Directed by: Matt Palmer
Cast: Jack Lowden, Martin McCann, Olivia Morgan, Tony Curran, Kate Bracken
Written by Hunter Williams
In the ‘Making of Shadow of a Doubt’ (1943), one of Hitchcock’s colleagues discussed Hitch’s fascination with bringing a sense of menace to a small, everyday American town. The wholesomeness of urban neighborhoods is juxtaposed by the dangers of being in the deep city. 75 years later, Matt Palmer in his directorial debut, ‘Calibre’, employs the same painful suspense with the vast landscape of Scottish Highlands as the backdrop to a small village mystery.
Vaughn (Jack Lowden) says goodbye to his fiance, Anna (Olivia Morgan), before leaving with a lifelong friend, Marcus (Martin McCann) for a weekend long hunting trip. The village is small and dreary, having the majority of the town’s citizens couped up in bars during the day and barn houses during the night. If It weren’t for the village’s reputation of being a well-known hunting center, the place would be abandoned. While settling in, Vaughan and Marcus make friends with the ladies and enemies with the old, scruffy power holders of the town. It is the worst impression that could’ve been made in the event that something goes wrong.
Nothing could prepare them for what follows.
It was obvious from the beginning, ‘Calibre’ was a debut effort. This isn’t a criticism so much as it is an observation. Netflix’s recent film additions have been increasingly made up of indie filmmakers whose vision outdo the budget available to them outside of such an opportunity. It’s why reviewing films like ‘Calibre’ are becoming more important as the market continues to change rapidly in new and innovative ways.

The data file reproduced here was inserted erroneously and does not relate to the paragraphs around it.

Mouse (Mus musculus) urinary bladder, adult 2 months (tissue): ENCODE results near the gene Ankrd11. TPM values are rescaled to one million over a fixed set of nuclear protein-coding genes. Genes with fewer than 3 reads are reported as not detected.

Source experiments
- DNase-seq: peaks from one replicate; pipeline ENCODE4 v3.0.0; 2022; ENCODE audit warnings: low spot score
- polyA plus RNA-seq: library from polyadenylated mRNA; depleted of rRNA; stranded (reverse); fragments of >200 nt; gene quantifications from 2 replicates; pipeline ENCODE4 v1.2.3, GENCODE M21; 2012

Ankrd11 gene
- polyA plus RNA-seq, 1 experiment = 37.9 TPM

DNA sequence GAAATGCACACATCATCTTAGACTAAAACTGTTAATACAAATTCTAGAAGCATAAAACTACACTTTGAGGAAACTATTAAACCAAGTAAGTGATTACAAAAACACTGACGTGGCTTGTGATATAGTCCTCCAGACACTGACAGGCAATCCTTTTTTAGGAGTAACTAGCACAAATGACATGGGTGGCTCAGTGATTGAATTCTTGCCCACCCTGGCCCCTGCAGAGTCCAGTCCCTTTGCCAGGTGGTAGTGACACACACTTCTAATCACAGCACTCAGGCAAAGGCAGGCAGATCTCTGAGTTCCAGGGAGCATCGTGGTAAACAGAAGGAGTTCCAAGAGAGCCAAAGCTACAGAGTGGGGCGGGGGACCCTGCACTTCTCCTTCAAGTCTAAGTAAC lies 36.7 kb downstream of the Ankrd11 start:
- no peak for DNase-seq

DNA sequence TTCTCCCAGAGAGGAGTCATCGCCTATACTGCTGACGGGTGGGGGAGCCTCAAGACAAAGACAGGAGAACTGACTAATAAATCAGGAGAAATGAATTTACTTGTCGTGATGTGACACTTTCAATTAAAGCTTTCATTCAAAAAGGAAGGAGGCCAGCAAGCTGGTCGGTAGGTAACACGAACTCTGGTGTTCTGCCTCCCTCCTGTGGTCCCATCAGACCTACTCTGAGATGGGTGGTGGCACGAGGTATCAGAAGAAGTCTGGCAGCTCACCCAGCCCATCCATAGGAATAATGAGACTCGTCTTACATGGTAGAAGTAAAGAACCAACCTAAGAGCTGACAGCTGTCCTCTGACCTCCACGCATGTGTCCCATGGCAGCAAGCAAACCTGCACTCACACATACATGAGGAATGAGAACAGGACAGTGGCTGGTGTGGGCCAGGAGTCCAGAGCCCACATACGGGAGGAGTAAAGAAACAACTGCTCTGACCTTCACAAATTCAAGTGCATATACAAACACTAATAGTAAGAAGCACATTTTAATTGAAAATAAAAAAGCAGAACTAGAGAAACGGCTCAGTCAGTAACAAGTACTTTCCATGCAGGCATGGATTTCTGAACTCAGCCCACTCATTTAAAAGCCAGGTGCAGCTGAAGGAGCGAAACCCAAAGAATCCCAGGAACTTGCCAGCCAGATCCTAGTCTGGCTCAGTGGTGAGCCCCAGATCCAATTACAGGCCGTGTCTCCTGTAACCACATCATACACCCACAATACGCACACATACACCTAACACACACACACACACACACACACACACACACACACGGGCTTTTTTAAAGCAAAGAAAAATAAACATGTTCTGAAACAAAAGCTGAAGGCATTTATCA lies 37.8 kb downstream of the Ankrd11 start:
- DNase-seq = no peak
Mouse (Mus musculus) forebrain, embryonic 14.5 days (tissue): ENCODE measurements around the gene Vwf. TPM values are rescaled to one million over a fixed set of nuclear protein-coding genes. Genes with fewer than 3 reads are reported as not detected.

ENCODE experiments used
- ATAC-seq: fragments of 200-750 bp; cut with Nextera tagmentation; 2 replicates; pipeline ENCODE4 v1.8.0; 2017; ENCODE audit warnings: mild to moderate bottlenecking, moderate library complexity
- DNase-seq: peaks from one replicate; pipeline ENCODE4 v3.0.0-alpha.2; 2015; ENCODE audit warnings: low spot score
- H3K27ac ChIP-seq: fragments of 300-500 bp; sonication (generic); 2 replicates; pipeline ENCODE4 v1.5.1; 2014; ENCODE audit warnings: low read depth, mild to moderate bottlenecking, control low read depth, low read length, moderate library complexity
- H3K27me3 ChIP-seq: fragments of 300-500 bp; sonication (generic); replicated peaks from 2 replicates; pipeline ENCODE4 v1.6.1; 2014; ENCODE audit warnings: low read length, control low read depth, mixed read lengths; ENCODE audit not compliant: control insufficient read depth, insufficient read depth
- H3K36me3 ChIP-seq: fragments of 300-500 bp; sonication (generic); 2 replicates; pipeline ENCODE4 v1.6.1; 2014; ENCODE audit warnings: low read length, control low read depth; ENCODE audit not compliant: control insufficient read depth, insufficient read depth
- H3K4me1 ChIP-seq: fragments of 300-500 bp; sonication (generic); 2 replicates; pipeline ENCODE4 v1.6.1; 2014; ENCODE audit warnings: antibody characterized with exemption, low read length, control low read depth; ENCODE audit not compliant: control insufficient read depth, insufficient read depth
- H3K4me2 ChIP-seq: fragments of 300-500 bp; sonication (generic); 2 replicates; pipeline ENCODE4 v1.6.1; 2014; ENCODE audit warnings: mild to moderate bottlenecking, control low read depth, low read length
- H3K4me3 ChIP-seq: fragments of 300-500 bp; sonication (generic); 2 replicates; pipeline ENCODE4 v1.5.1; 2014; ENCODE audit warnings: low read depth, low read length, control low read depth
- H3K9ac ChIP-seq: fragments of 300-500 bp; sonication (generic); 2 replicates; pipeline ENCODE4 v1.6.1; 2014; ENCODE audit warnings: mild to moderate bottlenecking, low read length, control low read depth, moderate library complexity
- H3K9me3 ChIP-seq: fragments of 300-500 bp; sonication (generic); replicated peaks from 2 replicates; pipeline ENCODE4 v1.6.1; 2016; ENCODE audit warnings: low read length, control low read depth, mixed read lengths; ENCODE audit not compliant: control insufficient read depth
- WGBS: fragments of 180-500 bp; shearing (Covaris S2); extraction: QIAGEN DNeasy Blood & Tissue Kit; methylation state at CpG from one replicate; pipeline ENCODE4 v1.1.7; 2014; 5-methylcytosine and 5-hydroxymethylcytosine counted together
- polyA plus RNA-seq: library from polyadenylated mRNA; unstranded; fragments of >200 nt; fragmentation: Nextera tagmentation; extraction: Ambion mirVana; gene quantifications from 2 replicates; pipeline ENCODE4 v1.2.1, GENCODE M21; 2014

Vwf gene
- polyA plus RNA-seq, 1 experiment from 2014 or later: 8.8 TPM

In Palmer’s case, it works to his advantage. ‘Calibre’ exercises patience in Györi’s creping photography, only moving when the camera is an extension of an object within the film. It makes the story feel dense, despite its rather short run time of 100 minutes. This slow-moving pace builds tension within basic scenes, leading to an explosive final act that makes whatever came before it looks like a half measure in what’s considered thrilling.
The ending, while admittedly predictable, feels refreshingly dark in that it wasn’t afraid to force characters into bold choices. Sure, uncovering the mystery is satisfying. Adhering to moral conventions of law and death can *still* work. But, Matt Palmer disregards what’s easy for what is haunting.
The “resolution” to the mystery is as bloody as it is sad, which is why the final shot captures Vaughn’s traumatic weekend by staring the camera directly into his eyes as though he acknowledges that the audience, too, was complicit to the horror and yet nobody did anything.